I have an HP ProLiant DL380p Gen8 that is running VMWare ESXi 5.5. It has been rebooting itself at seemingly random intervals for the past 24 hours. There is only a single VM running, and even if I shut it down the host will still reboot. The server is not running out of memory or disk space, and as far as I can tell is not overheating. I've tried looking through log files, but there is just so much to look at.

What are the most important steps in diagnosing this problem (including which settings to check, what files to look at, what specific message would indicate trouble, should I start pulling memory, is there a diagnostic CD that does all this for me, etc)?

I know this is a very broad question. I'm happy to provide log files if necessary to make this more specific to my situation.


Here are a few suggestions.

  • Is your ILO connected and configured? It will tell your exactly what's happening with the system. Please review the ILO4 log.

  • View the system's IML log (available via ILO or vSphere "hardware" tab)

  • Are there any indicators or error messages on the screen during crash or at POST?

  • Are you using the HP-specific install of ESXi (includes additional drivers and tools)

  • What version and build number of ESXi are you running?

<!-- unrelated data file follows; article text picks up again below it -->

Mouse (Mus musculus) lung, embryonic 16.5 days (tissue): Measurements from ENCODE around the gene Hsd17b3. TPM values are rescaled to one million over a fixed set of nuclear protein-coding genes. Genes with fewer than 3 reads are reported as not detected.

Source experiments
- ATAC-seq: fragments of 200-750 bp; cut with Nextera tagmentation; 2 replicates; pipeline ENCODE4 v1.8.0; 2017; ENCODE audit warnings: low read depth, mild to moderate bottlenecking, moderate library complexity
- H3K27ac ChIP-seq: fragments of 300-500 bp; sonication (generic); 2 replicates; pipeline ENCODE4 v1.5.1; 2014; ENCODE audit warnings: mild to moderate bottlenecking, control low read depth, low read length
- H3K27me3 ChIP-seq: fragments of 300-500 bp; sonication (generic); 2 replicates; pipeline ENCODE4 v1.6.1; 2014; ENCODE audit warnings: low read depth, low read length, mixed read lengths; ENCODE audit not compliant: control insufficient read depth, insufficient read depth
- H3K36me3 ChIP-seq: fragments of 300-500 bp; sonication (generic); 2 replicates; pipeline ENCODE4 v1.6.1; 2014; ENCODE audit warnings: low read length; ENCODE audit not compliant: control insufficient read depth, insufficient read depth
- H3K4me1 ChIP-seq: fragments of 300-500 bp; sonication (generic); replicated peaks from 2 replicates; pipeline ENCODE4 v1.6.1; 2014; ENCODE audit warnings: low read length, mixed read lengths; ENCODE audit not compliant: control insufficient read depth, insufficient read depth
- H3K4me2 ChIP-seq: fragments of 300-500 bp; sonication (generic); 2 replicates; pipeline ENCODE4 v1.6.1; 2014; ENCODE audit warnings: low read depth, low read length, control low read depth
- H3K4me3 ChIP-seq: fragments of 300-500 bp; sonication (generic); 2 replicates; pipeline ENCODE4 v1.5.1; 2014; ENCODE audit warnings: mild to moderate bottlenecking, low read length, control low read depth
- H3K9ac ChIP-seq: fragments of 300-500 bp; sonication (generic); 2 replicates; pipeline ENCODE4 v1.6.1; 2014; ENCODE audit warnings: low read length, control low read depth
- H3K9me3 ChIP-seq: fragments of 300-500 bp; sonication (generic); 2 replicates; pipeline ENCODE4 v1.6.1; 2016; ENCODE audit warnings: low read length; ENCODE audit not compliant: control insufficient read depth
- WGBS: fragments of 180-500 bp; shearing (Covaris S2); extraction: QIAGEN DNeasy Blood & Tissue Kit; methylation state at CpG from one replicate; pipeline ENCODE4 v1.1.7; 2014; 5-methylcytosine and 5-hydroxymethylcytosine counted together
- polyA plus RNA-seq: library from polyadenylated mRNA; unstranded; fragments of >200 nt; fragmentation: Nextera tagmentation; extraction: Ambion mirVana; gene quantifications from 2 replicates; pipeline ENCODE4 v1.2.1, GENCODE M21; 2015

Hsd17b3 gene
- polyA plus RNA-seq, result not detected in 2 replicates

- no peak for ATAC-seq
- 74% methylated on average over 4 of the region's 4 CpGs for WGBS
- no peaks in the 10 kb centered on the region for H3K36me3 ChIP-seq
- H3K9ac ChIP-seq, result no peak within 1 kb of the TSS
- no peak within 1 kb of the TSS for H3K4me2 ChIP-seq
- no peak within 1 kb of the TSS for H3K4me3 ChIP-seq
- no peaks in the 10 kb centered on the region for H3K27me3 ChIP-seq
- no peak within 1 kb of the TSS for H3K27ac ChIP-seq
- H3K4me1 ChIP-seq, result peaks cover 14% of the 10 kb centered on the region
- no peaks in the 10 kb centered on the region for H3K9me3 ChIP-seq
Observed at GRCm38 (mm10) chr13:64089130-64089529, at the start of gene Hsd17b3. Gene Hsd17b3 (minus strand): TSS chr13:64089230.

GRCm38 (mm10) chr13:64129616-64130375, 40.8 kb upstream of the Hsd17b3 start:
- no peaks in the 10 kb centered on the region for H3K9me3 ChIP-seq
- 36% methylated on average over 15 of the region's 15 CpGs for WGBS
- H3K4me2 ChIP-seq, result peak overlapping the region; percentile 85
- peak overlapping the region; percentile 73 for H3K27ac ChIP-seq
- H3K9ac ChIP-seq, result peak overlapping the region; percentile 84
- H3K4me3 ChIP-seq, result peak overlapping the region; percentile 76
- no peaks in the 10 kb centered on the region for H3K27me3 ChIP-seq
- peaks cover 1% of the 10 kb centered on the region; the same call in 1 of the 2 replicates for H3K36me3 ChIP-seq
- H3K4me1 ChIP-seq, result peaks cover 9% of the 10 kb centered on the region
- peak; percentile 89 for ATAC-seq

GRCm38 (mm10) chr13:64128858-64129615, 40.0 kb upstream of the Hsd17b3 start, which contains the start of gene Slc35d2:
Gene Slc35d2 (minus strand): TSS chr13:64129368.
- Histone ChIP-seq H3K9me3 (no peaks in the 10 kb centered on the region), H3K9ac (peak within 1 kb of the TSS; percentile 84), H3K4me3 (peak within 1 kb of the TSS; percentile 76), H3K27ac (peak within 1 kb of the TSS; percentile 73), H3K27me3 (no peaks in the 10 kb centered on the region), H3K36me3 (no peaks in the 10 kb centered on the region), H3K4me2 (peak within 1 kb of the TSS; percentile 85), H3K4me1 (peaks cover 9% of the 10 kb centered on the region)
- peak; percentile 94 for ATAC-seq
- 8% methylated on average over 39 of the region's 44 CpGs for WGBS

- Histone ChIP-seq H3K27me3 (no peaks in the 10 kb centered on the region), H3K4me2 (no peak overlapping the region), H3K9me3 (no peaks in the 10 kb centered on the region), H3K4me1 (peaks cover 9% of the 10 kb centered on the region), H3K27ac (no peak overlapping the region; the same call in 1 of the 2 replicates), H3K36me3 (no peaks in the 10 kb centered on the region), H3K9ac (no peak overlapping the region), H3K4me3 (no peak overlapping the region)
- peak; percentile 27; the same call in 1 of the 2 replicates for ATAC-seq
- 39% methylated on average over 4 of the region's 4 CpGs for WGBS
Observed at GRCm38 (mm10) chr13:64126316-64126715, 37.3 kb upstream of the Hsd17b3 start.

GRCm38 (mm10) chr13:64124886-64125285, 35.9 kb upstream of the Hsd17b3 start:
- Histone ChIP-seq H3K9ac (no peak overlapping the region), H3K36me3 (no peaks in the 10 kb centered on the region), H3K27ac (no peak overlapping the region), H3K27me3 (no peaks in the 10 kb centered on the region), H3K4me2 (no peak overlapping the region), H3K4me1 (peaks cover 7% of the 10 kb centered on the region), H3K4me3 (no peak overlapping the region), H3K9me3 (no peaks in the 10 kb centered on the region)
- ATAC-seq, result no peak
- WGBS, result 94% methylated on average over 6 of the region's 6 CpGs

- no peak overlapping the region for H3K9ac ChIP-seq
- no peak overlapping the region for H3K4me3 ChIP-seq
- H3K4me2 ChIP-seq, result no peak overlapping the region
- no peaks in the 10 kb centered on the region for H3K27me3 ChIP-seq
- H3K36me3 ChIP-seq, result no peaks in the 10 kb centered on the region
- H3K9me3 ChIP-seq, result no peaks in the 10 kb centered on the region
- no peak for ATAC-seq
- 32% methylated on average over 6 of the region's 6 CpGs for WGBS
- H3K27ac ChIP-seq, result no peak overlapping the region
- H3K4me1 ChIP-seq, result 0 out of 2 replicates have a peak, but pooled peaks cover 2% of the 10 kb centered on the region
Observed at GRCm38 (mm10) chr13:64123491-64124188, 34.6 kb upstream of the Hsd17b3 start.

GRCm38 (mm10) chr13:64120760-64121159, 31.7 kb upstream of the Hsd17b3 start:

• If the virtual machine you're running is a Windows 2012 or 2008 guest, you may be running into a NIC driver bug.

  • Check your power connections. Do you have dual power supplies? Re-seat the power cables one at a time.

  • Look at the System Insight LED array on the front of the server to determine if there's an internal health problem.

enter image description here

  • 2
    And CALL THE VENDOR FOR SUPPORT, too. You can and should spend some time investigating yourself, but if this is an important server, it should be under a support agreement. – mfinni Aug 27 '14 at 13:42
  • I had not setup ILO, thank you very much for the suggestion. Once it was setup, I checked the log and found this System Overheating (Temperature Sensor 1, Location Ambient, Temperature 46C). I'll get it fixed straightaway. – nachito Aug 27 '14 at 14:13
  • This means that your server room or environment is too warm. This would also result in a RED light on the temperature LED in the image above. Depending on when you deployed this server, you may also want to run firmware updates on the system. – ewwhite Aug 27 '14 at 14:15
  • I think what's happening is the exhaust from another rack is too close to the intake for this machine, since the room itself is a cool 72F. When I had my eye on the machine as it rebooted I did see the OverTemp flash for a fraction of a second. Not surprised I never saw that before, if you blink at the wrong moment you miss it completely – nachito Aug 27 '14 at 14:55
  • 3
    @nachito I hope you know that the ILO and server can email you health alerts, like this temperature condition... – ewwhite Aug 27 '14 at 14:56

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